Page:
TALE OF THE TAPE

September 12, 1976

Looking like the cast of The Mummy's Revenge, NFL players wind themselves each season in enough adhesive tape to stretch from Maine to California. Moleskin and fiber glass, Masonite and pliable thermoplastic underpin the wrappings to provide more support against the hard knocks of combat, as well as to supply a bit more clout when knees and elbows start flying in the pileups. Off the field, ultrasonic "ray guns," Electrogalvanic Stimulators and Neuromod Pulse Generators aid in relieving aches and pains. As to the most famous knees in football (above), they are protected by Lenox Hill Derotation Braces. How well they work may tell how well the Jets work.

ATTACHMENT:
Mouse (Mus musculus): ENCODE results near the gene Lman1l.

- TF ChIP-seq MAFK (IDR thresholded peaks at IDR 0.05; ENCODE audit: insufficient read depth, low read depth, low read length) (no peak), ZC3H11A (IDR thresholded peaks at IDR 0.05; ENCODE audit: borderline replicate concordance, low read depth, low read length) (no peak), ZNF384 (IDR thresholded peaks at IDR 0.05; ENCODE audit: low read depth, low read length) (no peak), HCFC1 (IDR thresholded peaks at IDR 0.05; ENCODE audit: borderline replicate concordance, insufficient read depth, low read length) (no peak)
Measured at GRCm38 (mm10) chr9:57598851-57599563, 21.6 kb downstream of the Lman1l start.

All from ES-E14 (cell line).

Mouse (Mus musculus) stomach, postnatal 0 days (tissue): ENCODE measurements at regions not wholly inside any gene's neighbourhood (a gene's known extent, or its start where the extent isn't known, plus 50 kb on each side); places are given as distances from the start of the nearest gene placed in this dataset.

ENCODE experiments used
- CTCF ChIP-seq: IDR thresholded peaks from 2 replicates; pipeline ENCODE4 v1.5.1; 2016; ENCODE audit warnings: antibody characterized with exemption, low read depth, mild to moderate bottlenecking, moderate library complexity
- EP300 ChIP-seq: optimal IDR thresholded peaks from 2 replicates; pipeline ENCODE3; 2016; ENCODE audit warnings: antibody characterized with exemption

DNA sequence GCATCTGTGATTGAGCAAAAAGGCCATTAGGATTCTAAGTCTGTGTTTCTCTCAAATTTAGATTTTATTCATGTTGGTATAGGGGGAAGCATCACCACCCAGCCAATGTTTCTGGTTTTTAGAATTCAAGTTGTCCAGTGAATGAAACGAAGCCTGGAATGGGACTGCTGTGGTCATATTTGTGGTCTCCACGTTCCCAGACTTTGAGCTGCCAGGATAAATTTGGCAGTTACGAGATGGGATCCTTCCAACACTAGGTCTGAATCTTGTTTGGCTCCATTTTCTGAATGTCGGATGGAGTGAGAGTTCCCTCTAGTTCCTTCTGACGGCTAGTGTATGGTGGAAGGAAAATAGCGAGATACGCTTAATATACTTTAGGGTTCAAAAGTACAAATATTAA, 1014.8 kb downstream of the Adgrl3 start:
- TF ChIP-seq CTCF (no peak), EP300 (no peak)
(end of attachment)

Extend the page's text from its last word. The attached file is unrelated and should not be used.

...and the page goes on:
Rigid ankles, tautly wrapped elbows and knees, the masses of pulped padding and bloodstained tape that are removed after the day's action all bespeak the armored nature of modem football. The average NFL squad uses 125 miles of tape each season, with 75 miles devoted to the much-abused limbs, wrists and ankles of linemen. Taping also makes it tough to guzzle your Gatorade.

TWELVE PHOTOSMARVIN E. NEWMAN

HOLE YARDS PAR R1 R2 R3 R4
OUT
HOLE YARDS PAR R1 R2 R3 R4
IN
Eagle (-2)
Birdie (-1)
Bogey (+1)
Double Bogey (+2)